Sometimes, you just need to get things done – that budget Spreadsheet, your novel or even a nap – but your smartphone insists on distracting you with notifications, texts or social media manipulatives. Sure, the Do Not Disturb setting can temporarily prevent interruptions when you need quiet time or a mental break, but Recent versions of Android and by Apple New iOS 15 includes a more flexible Focus mode with other tools for focusing. Here is a quick guide.
Find your focus
In Android 12, search for Digital Wellbeing in your app drawer. If you don’t see it, open the Settings icon and select Digital Wellbeing & Parental Controls; you can download the app, too. For the hands-free method, just say “OK, Google, open Digital Wellbeing settings.”
On an Apple device running iOS 15, open the Settings icon and scroll to Focus; saying “Hey, Siri, open My Settings” also works. On the Spotlight screen, you will see that Do not disturb settings have been moved in and you have a button to share your settings on other Apple devices, including Macs.
On Android’s Digital Wellbeing screen, tap Focus mode. Select the Set Schedule option to block the timeout you need on your phone. In the “Apps that distract you” list, select the programs you want to disable when Focus Mode is on. (The Manage notifications The controls in the Digital Wellbeing settings let you decide what kind of alerts you get in the first place.)
To temporarily mute most calls, return to the main Digital Wellbeing screen and select Do not disturb. Tap the People option and select the contacts that are allowed to annoy you when you have enabled Do Not Disturb mode; you can do the same for apps and turn off alarms. (Some Android phones have Flip to setting Shhh, put your phone right into Do Not Disturb mode when you put it down next to the screen.)
iOS 15’s Focus settings provide several scenarios (Work, Personal, etc.) to configure and customize based on the situation. Tap a category and select apps and people that can interrupt you; contacts can see your Spotlight status displayed in the Messages app. You can set a timer for each point category, or have it automatically trigger by location – for example, the “Home” Spotlight setting pauses your Slack Notification and business email when you arrive at your apartment. (If you’re working from home, use a timer instead.)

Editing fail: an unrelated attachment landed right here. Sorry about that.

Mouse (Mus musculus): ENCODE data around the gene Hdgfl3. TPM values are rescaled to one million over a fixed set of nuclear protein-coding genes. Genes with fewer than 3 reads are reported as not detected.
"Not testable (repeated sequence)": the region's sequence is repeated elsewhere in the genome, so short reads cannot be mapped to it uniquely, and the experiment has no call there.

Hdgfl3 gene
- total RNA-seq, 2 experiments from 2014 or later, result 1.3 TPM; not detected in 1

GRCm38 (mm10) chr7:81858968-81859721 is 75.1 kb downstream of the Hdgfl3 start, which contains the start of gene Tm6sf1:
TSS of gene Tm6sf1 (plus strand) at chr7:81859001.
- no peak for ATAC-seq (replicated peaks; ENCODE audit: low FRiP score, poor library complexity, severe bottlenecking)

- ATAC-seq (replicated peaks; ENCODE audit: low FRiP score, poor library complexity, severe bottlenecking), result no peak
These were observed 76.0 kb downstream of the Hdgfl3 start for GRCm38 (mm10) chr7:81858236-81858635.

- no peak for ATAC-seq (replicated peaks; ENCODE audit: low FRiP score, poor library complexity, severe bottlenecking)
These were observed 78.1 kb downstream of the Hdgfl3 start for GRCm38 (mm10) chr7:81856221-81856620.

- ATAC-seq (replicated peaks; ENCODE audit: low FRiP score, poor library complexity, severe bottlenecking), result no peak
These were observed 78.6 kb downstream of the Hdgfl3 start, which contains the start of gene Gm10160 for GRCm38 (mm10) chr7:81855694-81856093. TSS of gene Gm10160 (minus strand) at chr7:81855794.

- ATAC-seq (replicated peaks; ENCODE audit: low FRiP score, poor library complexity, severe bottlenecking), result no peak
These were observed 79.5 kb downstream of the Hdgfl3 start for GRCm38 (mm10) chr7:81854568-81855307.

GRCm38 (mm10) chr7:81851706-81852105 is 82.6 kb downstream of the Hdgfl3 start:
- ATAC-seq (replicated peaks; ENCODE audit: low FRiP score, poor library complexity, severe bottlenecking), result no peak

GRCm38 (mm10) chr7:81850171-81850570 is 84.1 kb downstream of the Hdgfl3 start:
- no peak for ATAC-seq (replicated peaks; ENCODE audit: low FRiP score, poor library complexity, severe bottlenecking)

Tap the plus icon on the Main Spotlight screen to set up even more scenarios, such as when you want uninterrupted reading time; you can even activate Reading Focus when you open your e-book app. If you don’t want to automate everything, you can always swipe down Control Center screen and tap Focus to hide or separate yourself from the world.
Screen Timers are not for kids! If you find yourself engrossed in games and videos while you’re at work, let your phone save you from yourself.
In Android’s Digital Wellbeing settings, tap Dashboard and set timers for specific apps. (Programs you’ve listed as distracting apps will be grayed out and unusable until you disable Spotlight mode.)
In iOS 15’s Spotlight settings, each of your Spotlight scenarios includes controls for your home screen and lock screen. Tap the Home screen option to hide the notification badges on the app. With the Custom Pages setting enabled, you can hide your home screen, where you keep your most distracting (and fun) apps.
In the Lock screen settings, set the screen to dim and your hidden notifications to appear quietly there – or not. iOS settings have a Used Time where you can set time limits for apps.
Get a sleep
If you want to standardize your sleep schedule – or break the habit of staying up too late and scrolling in bed – this is the help. With Android, open Clock app and tap the Bedtime icon in the bottom right corner. You can set a bedtime and choose a relaxing setting to clear your mind.
https://www.nytimes.com/2021/11/03/technology/personaltech/smartphone-focus-mode.html How to block your phone from bothering you